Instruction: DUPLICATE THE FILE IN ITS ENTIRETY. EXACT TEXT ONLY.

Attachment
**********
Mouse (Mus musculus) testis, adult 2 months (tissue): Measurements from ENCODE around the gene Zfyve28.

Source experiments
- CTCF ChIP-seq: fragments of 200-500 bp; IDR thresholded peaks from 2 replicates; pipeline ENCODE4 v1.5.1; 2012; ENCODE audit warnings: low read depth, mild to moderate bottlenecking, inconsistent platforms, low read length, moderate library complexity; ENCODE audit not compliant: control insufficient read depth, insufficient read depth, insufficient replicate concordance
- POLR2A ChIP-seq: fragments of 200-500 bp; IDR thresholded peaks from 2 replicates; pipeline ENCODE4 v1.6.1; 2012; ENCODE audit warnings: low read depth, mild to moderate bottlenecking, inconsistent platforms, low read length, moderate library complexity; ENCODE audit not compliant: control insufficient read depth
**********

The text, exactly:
Mouse (Mus musculus) testis, adult 2 months (tissue): Measurements from ENCODE around the gene Zfyve28.

Source experiments
- CTCF ChIP-seq: fragments of 200-500 bp; IDR thresholded peaks from 2 replicates; pipeline ENCODE4 v1.5.1; 2012; ENCODE audit warnings: low read depth, mild to moderate bottlenecking, inconsistent platforms, low read length, moderate library complexity; ENCODE audit not compliant: control insufficient read depth, insufficient read depth, insufficient replicate concordance
- POLR2A ChIP-seq: fragments of 200-500 bp; IDR thresholded peaks from 2 replicates; pipeline ENCODE4 v1.6.1; 2012; ENCODE audit warnings: low read depth, mild to moderate bottlenecking, inconsistent platforms, low read length, moderate library complexity; ENCODE audit not compliant: control insufficient read depth